Building on the success of RASSR, beginning in 1983, the solid-state phased-array (SSPA) was the first USAF/TI X-band AESA array to realize the performance efficiency of direct power and receive amplification at X-band using GaAs devices. Individual GaAs FETs were used in hybrid curcuit amplifiers for both transmit and receive functions. The SSPA program also baselined the cost of X-band AESA technology. More than 2000 GaAs-based T/R modules were mass produced to build the array. The SSPA was sized to approximate the radiating area of existing air-to-air fire control radars. Two way radiation pattern performance comparable to modern flat plate radar antennas was measured throughout the eight month SSPA test period and over an additional 18 months of use in the ultra reliable radar (URR) program. Design breakthroughs in thermal technology were made to control junction temperatures to a level required for high reliability operation. Over almost 6,000,000 module operating hours, the T/R modules demonstrated an MTBF of over 70,000 hours and the SSPA antenna easily met the 1500 hours design reliability goal.
A typical functional schematic diagram for an AESA-equipped radar is shown in Figure 2, where the system is configured into three major divisions. The AESA group conditions the signal, steers and shapes the beams, and radiates and receives RF energy. It normally consists of the T/R module array and its supporting structure, manifolds to connect DC and RF to all modules, thermal control equipment, low noise power supplies for the array and digital functions for beam steering.
The receiver-exciter (Rx/Ex) group controls the operation and timing of the radar, sets the excitation waveform, and converts the received signal to digital form for processing. It also executes overall control of the radar system function and monitors system performance. The processor group derives target information from this digital stream and formats the desired synthetic data for operator display. This separated processor arrangement also can support sharing computers between multiple sensors, for example, EO or EW, for efficiency or data fusion before display. While the Rx/Ex and processor groups are important technical areas, this article concentrates on the discussion of the AESA group.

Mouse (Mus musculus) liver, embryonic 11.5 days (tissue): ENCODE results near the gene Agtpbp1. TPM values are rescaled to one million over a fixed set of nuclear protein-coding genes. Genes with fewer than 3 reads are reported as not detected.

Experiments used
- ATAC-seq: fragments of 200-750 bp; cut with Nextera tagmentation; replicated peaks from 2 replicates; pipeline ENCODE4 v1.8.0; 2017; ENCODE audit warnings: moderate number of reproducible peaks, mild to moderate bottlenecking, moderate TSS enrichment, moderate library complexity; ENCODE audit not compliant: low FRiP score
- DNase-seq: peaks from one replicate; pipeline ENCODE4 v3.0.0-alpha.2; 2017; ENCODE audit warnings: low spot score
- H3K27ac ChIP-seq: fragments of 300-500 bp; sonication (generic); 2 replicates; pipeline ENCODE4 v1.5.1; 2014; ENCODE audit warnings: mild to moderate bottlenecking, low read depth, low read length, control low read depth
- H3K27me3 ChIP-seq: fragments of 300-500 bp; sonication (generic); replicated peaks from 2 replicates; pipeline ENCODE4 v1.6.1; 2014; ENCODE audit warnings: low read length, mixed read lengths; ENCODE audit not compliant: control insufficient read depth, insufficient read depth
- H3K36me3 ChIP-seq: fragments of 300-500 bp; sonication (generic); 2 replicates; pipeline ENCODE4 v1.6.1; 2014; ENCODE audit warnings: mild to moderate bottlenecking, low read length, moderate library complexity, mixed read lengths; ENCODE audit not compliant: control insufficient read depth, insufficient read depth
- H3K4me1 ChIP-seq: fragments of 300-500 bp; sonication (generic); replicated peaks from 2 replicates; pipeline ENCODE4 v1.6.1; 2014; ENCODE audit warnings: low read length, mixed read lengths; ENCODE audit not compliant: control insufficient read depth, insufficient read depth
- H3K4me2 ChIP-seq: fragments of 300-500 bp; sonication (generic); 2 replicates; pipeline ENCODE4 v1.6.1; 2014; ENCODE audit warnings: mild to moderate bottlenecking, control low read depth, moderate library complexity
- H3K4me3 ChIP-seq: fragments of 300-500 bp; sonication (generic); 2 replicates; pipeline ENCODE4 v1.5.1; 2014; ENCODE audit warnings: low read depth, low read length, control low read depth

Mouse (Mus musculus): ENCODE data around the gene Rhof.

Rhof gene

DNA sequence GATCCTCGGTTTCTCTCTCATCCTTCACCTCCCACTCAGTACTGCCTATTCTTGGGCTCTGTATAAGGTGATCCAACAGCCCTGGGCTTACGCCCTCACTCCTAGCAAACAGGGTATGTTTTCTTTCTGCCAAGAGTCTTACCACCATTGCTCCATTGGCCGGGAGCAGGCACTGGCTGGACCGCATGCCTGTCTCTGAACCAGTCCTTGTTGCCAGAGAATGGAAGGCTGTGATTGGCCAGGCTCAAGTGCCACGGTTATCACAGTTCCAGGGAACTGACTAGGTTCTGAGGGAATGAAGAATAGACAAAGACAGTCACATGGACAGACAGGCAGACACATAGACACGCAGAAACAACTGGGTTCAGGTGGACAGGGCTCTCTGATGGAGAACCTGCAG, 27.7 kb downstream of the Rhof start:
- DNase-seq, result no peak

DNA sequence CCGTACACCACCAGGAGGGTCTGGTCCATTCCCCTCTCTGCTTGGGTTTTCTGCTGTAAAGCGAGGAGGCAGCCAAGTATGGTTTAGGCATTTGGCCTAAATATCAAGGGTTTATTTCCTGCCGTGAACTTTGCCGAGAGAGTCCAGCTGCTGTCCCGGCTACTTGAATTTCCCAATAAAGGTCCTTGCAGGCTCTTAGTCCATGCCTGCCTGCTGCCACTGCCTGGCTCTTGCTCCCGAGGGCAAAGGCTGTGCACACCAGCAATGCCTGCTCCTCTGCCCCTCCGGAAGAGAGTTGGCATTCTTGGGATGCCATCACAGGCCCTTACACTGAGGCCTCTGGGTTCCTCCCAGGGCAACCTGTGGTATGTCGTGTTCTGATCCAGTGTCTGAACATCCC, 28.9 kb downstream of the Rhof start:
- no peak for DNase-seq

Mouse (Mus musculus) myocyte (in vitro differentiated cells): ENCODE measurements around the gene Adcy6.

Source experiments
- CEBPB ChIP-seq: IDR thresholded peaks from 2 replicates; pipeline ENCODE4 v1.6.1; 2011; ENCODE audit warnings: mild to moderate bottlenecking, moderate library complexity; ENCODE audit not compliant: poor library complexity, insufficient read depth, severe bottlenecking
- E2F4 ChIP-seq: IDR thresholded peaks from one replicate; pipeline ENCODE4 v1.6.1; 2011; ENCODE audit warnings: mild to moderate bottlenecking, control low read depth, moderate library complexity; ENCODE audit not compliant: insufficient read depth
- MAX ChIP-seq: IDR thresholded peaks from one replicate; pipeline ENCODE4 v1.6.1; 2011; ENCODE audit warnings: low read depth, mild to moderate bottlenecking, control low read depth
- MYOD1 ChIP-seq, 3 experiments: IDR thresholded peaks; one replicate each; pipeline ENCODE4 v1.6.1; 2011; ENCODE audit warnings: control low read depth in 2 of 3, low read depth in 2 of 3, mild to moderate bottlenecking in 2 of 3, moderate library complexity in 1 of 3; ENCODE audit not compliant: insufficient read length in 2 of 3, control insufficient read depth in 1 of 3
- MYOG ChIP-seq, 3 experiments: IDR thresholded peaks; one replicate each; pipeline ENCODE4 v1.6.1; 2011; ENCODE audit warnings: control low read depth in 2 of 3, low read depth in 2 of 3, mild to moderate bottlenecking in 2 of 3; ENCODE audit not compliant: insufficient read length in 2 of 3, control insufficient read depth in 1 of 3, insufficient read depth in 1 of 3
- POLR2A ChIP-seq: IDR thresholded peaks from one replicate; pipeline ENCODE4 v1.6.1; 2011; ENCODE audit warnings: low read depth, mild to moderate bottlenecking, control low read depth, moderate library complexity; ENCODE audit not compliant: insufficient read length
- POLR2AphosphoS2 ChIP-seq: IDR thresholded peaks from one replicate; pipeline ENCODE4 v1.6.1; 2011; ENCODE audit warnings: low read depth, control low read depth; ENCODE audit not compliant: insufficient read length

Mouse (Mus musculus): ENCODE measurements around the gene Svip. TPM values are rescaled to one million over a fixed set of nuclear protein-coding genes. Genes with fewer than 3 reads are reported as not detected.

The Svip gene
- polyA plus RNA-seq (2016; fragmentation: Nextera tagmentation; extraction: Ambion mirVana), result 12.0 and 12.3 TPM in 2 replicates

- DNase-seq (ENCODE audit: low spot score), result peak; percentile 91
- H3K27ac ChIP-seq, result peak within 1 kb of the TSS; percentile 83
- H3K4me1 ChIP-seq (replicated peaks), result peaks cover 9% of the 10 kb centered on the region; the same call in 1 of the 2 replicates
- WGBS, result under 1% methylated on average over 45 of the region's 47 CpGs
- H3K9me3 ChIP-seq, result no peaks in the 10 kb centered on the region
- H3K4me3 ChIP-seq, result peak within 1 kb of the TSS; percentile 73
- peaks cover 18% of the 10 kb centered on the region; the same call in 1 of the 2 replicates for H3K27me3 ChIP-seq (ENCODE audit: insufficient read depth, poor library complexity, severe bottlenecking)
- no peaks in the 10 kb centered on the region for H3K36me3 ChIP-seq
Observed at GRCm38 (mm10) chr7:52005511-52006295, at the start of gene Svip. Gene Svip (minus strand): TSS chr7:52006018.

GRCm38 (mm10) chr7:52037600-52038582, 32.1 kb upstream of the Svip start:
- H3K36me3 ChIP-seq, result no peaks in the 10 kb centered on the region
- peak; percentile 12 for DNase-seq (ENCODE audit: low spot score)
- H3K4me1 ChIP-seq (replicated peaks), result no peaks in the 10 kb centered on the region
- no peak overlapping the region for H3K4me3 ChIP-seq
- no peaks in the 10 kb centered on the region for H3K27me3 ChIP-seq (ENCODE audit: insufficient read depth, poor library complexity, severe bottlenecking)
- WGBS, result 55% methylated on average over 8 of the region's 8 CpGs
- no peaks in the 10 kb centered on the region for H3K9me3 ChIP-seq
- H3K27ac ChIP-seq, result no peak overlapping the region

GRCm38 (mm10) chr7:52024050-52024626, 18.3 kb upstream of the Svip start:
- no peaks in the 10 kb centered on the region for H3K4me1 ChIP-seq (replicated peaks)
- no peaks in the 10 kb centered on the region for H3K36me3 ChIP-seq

Overall, the most obvious difference between AESA systems and conventional radars is the absence of mechanical means to scan the radiating beam. Also, the high power microwave signal is generated in the T/R modules, located just behind the radiating aperture surface. Similarly, each T/R module also contains the first stages of noise amplification, as shown in Figure 3, to set the noise figure and dynamic range of the system.
Passive electronically-scanned array radars are similar to AESAs in that they feature inertialess beam scanning agility by means of modules that phase shift only; elimination of the amplifier function in the modules results in the term passive. They are akin to conventional radars in that they require the use of a high power transmitter. Passive ESA antennas provide less flexibility in radiation pattern shape. Transmitter characteristics also limit the operational bandwidth and represent the principle failure mechanism of this type of radar. The increased high power RF losses incurred between the transmitter and the radiating aperture, and subsequent losses back through the antenna to the receiver must be compensated for by increasing the generated power; this can amount to an additional 4 to 6 dB of additional power in an already limited environment. Further, the increased weight of a transmitter three to four times as powerful is a significant disadvantage of this type of system.
Advancements in microwave semiconductor technology gives active ESA antenna performance an increasing advantage on a pound for pound basis as range performance demands increase.
The feasibility of development of AESA radar for the 1990s is keyed to three issues, performance, reliability and system cost; with cost considered to be the highest remaining risk.
Overall AESA radar performance is primarily dependent on the capability of the microwave circuits within the T/R module, which provide transmit power and amplification; phase shifting to steer and control the transmit and receive radiation patterns; and low noise receive amplifiers to set the system noise figure.
Over the last few years, several generations of MMIC circuits have been developed to support each of these functions. These MMICs not only satisfy the demands of high performance, but also are highly producible.